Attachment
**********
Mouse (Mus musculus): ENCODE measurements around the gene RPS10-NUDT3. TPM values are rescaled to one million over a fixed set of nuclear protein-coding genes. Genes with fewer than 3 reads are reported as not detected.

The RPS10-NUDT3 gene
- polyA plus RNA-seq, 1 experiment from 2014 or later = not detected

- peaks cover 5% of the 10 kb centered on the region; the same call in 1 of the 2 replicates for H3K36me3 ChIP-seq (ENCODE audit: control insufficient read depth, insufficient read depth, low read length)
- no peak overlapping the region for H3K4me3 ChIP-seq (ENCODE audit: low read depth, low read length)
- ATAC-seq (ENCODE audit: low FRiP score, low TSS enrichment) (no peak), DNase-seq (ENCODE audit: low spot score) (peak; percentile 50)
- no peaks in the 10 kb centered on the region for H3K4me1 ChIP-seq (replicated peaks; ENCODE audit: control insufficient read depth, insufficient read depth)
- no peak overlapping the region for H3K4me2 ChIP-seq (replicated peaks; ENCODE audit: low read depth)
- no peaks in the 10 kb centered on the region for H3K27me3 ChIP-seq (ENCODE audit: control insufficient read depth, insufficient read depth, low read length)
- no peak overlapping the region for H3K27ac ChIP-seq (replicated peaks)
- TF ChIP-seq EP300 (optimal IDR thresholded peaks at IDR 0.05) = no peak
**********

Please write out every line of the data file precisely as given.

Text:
Mouse (Mus musculus): ENCODE measurements around the gene RPS10-NUDT3. TPM values are rescaled to one million over a fixed set of nuclear protein-coding genes. Genes with fewer than 3 reads are reported as not detected.

The RPS10-NUDT3 gene
- polyA plus RNA-seq, 1 experiment from 2014 or later = not detected

- peaks cover 5% of the 10 kb centered on the region; the same call in 1 of the 2 replicates for H3K36me3 ChIP-seq (ENCODE audit: control insufficient read depth, insufficient read depth, low read length)
- no peak overlapping the region for H3K4me3 ChIP-seq (ENCODE audit: low read depth, low read length)
- ATAC-seq (ENCODE audit: low FRiP score, low TSS enrichment) (no peak), DNase-seq (ENCODE audit: low spot score) (peak; percentile 50)
- no peaks in the 10 kb centered on the region for H3K4me1 ChIP-seq (replicated peaks; ENCODE audit: control insufficient read depth, insufficient read depth)
- no peak overlapping the region for H3K4me2 ChIP-seq (replicated peaks; ENCODE audit: low read depth)
- no peaks in the 10 kb centered on the region for H3K27me3 ChIP-seq (ENCODE audit: control insufficient read depth, insufficient read depth, low read length)
- no peak overlapping the region for H3K27ac ChIP-seq (replicated peaks)
- TF ChIP-seq EP300 (optimal IDR thresholded peaks at IDR 0.05) = no peak